That is how Bohen her assistant for management and budget, came to play his key role. On the day Califano was pole-axed by the White House, Bohen was meeting with Dr. Donald Fredrickson, director of NIH, and other health officials on the NIH requests for 1981.

Bohen and HEW much earlier had been put on notice by OMB: find $900 million to cut from the HEW budget and allow nothing for inflation. With NIH already asking for $200 million more than Congress appropriated this year, Bohen had trouble.

"I felt that with that, plus about $280 million more that Congress added for NIH beyond what the president sought the year before, we would be half-a-billion dolars over the limit. How could we do that?" Bohen said the other day.

Then Califano was fired. "It was tumultuous," Bohen remembered. He knew there would be a new secretary starting "from scratch" on a budget that had been months in preparation.

His decision was cautious: let's stop right here and give Harris a hold-the-line budget, just as OMB ordered. Let the new secretary make the decisions on what items to fight over with OMB Director James T. McIntyre.

Harris took office in early August and by mid-month she was ready to meet Bohen, Dr. Julius Richmond, head of the Public Health Service, Fredrickson and other health officials.

Just before the meeting, Bohen slipped a note to Harris. He recommended that she overrule him by authorizing an increase in the research grant money sought by NIH. And he suggested a look at the politics; hold-the-line budgets were being mauled in Congress and the administration was being accused of surrendering its governing judgment. Here was a chance to show some leadership.

"Set some priorities and argue for them vigorously," was Bohen's advice. Harris followed that tack. She put Frederickson through his paces, but he was convincing about the need for more money in basic research.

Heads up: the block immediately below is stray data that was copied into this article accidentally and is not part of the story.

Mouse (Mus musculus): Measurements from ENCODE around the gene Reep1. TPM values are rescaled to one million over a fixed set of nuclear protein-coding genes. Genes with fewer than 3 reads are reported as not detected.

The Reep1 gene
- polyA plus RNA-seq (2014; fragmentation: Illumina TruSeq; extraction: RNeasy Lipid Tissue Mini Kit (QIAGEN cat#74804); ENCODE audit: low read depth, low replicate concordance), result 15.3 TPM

OMB budget examiners rejected HEW's first request, eliminating the increases for NIH. They told Harris and Bohen they could accept no more than stand-pat funding for NIH -- even though White House science adviser Frank Press for months had been nurturing the concept of more research funding in the government. OMB was one of his targets, where he had conducted seminars on the need for more research.

By then it was December. Harris and McIntyre talked personally about their differences, as the procedure on appeals allows, and the OMB director gave in. The result was approval of an extra $139 million for NIH research programs. But partly to pay for this, some NIH money for training grants was cut back.

A serious policy decision had been made -- all of it out of public view, all of it by persons accountable only to the president. By approving the research increase, the administration was committing future budgets to higher spending and probably inviting congressional criticism.

The storm would come later. Legistators protective of training grants, which would be cut, were upset. Medical schools were upset. Even some research scientists were upset, though they liked the extra money for basic investigation.

Patricia Harris is sympathetic, but unmoved. "We sent them a budget that they can adopt. It is a budget that has philosophy, that has a set of goals. I want every dime the president has requested and not one penny more," she said.